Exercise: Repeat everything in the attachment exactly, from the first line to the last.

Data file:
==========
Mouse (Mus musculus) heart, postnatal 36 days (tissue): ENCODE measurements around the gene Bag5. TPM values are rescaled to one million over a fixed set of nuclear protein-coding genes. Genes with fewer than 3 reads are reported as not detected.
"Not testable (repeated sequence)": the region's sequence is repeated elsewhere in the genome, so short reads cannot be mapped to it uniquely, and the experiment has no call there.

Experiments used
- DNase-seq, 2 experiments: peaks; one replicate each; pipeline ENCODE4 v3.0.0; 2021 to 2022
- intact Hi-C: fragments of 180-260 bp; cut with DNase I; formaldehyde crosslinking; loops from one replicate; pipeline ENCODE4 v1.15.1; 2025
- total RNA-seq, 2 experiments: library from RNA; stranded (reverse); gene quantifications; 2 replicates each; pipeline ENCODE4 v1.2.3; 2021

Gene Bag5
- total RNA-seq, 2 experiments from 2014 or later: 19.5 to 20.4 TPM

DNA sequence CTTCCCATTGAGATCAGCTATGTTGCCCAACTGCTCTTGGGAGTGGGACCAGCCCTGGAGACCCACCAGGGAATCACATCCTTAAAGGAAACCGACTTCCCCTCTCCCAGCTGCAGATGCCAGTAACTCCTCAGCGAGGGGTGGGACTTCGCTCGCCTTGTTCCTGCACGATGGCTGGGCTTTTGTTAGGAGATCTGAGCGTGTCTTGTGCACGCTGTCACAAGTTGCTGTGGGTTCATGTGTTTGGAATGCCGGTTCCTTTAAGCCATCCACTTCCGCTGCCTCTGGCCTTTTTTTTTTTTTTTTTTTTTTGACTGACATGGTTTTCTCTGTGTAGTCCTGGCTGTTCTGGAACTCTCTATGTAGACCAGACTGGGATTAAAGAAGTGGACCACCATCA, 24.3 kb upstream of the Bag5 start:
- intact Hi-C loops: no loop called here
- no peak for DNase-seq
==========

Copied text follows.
Mouse (Mus musculus) heart, postnatal 36 days (tissue): ENCODE measurements around the gene Bag5. TPM values are rescaled to one million over a fixed set of nuclear protein-coding genes. Genes with fewer than 3 reads are reported as not detected.
"Not testable (repeated sequence)": the region's sequence is repeated elsewhere in the genome, so short reads cannot be mapped to it uniquely, and the experiment has no call there.

Experiments used
- DNase-seq, 2 experiments: peaks; one replicate each; pipeline ENCODE4 v3.0.0; 2021 to 2022
- intact Hi-C: fragments of 180-260 bp; cut with DNase I; formaldehyde crosslinking; loops from one replicate; pipeline ENCODE4 v1.15.1; 2025
- total RNA-seq, 2 experiments: library from RNA; stranded (reverse); gene quantifications; 2 replicates each; pipeline ENCODE4 v1.2.3; 2021

Gene Bag5
- total RNA-seq, 2 experiments from 2014 or later: 19.5 to 20.4 TPM

DNA sequence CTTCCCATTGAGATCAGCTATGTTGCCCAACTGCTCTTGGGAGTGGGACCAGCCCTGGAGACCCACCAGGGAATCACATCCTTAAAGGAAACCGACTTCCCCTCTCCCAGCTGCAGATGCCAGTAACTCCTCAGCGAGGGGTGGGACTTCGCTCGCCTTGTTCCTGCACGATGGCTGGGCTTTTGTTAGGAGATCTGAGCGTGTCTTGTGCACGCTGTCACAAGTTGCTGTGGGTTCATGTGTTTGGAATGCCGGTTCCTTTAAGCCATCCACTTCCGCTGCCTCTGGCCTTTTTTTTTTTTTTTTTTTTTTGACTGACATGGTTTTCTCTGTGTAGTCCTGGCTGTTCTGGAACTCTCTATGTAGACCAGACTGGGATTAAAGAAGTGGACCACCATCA, 24.3 kb upstream of the Bag5 start:
- intact Hi-C loops: no loop called here
- no peak for DNase-seq